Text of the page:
If there is discontent among voters, Putin is immune to it. On the eve of the elections, United Russia’s popularity slid to just 30 per cent of total respondents in one poll, though it scored 50 per cent among those who said they were definitely going to vote. Medvedev’s own approval rating fell to 48 per cent. His message to the elderly that state pensions wouldn’t increase, and his advice to teachers to get jobs in the private sector if they weren’t happy with their state salaries, might have had something to do with it. Yet Putin’s popularity remained consistently high, at 82 per cent, according to independent pollsters the Levada Centre.

Alexey Volkov, a 40-year-old business manager, says he voted for the Communists. “I voted against United Russia, the apparatchiks stifling the president,” he explains. “Putin, on the other hand, is the best ruler since Alexander III [Russia’s emperor at the end of the 19th century].”

Representatives in the Russian parliament, the Duma, have long been unpopular and considered ineffective by the Russian people. Over the past 16 years, presidential power has expanded hugely. Since Russia adopted its new constitution in 1993, successive presidents have introduced legislation to stretch the office’s authority. In his first term as president, Putin acquired 219 new rights and duties, and as his successor Medvedev enjoyed an additional 114 responsibilities. These range from educational appointments to federal government decisions.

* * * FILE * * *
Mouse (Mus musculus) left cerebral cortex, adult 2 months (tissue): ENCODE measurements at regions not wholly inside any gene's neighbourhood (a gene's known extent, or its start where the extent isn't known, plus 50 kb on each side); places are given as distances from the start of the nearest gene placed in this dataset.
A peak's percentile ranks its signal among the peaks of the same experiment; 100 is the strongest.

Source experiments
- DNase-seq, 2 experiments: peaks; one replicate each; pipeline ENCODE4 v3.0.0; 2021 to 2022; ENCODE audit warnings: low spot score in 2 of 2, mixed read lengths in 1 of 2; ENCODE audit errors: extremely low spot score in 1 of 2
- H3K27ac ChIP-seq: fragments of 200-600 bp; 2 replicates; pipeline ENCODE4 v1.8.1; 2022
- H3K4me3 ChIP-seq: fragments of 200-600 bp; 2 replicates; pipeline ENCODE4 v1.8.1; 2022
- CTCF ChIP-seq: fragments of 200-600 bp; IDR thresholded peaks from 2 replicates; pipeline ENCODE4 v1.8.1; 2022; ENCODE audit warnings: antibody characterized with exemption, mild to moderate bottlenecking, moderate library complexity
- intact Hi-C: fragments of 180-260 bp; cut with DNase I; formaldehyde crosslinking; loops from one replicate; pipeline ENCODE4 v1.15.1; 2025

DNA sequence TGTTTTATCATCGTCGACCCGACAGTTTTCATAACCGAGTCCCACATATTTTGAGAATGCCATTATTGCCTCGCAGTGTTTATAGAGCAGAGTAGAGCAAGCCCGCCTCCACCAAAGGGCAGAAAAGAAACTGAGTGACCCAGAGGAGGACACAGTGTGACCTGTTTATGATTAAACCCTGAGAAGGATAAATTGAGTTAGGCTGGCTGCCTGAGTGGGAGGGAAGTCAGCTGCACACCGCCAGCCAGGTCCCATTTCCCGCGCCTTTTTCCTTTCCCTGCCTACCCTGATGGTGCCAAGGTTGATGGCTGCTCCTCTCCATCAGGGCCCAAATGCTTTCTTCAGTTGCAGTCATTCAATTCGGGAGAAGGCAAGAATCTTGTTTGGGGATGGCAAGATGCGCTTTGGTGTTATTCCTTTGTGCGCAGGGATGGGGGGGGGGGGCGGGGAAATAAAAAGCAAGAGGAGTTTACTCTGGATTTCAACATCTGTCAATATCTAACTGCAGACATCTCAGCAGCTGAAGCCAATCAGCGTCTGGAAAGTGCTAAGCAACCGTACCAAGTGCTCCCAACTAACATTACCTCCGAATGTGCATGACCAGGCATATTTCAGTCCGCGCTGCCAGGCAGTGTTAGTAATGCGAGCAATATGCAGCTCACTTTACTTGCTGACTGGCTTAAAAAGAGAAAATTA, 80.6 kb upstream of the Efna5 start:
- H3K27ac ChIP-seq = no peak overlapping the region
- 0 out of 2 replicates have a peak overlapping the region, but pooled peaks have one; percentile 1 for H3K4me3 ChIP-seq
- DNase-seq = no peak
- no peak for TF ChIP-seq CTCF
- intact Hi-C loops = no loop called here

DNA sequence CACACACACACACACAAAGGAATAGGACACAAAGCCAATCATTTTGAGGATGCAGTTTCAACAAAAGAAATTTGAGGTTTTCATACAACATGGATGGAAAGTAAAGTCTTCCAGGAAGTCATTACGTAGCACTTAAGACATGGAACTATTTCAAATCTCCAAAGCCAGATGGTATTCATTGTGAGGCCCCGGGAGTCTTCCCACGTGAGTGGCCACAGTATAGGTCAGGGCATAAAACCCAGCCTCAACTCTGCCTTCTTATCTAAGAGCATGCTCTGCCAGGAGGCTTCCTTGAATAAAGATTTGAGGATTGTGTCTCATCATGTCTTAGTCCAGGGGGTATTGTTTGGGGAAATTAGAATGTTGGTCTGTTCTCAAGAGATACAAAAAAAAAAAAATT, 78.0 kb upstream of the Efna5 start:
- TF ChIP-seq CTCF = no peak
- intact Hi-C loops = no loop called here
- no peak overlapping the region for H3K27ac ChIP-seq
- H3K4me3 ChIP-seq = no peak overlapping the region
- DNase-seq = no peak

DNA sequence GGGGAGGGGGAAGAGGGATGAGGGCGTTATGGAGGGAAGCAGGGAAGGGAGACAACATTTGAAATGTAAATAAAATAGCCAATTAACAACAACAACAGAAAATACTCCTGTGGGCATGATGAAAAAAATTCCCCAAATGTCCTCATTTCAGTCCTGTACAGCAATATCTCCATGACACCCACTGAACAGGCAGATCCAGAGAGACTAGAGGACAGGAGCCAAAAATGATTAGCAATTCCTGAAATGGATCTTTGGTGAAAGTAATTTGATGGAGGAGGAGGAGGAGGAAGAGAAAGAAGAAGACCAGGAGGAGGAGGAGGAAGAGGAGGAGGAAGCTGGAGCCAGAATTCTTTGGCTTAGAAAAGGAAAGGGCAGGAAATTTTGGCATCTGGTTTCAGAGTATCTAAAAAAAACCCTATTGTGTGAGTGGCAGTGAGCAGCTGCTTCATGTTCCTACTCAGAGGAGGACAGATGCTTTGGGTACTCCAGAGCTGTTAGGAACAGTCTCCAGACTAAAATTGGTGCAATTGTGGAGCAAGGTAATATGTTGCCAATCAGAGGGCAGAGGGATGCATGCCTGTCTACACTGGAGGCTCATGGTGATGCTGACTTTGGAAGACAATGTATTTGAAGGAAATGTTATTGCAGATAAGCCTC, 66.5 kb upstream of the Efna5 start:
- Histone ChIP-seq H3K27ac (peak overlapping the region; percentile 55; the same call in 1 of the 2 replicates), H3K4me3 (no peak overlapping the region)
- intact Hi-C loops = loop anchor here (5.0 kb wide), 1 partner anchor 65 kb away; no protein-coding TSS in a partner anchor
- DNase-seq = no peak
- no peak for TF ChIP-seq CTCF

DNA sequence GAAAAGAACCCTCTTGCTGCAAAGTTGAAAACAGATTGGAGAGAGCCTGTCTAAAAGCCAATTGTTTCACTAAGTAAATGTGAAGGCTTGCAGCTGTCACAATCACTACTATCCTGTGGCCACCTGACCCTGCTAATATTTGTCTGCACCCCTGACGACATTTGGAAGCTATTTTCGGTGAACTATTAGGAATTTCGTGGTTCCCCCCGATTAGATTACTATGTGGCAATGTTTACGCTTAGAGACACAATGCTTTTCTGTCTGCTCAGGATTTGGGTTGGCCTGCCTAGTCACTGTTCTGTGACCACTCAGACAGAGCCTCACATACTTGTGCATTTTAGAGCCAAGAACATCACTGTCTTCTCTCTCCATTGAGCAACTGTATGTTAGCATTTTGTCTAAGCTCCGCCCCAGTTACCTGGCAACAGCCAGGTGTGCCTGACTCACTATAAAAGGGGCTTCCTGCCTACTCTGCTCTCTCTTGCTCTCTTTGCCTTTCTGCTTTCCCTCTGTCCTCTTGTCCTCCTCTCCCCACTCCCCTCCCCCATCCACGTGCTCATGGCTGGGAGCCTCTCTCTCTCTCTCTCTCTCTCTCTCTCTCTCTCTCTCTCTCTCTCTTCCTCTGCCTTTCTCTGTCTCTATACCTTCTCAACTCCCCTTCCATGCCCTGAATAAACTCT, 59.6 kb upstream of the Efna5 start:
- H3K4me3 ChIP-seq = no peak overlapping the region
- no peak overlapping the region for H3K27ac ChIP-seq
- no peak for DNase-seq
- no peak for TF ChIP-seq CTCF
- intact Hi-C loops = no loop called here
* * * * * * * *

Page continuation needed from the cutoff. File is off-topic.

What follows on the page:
As predicted, United Russia topped the ballot with 54 per cent of the vote. Putin’s party claimed 343 of the 450 seats (up from 238 in 2011). The same four parties will form the Duma. The Yabloko and PARNAS parties, seen by voters as a token gesture of protest against the Kremlin, gained negligible support, with 2 per cent and 0.7 per cent, respectively.

It is ultimately Putin’s victory. In the eyes of the majority, he has restored Russia’s strength abroad, revived the defence industry and army, and reinvigorated the country with patriotism. The latter was accomplished via manipulation of the media, which has reinstated the West as the enemy and focused attention on foreign affairs at the expense of the social and economic agenda at home.

Still, with the low turnout, only 26 per cent of eligible Russians voted for Putin’s party. Though that was enough to tighten the president’s grip on the Duma, nationwide the elections paint a picture of a dejected Russia just beginning to feel discontent with the status quo. It is not yet enough to unseat Putin, but as the old Russian saying goes: a drop of water can cut through stone.

This article first appeared in the 22 September 2016 issue of the New Statesman, The New Times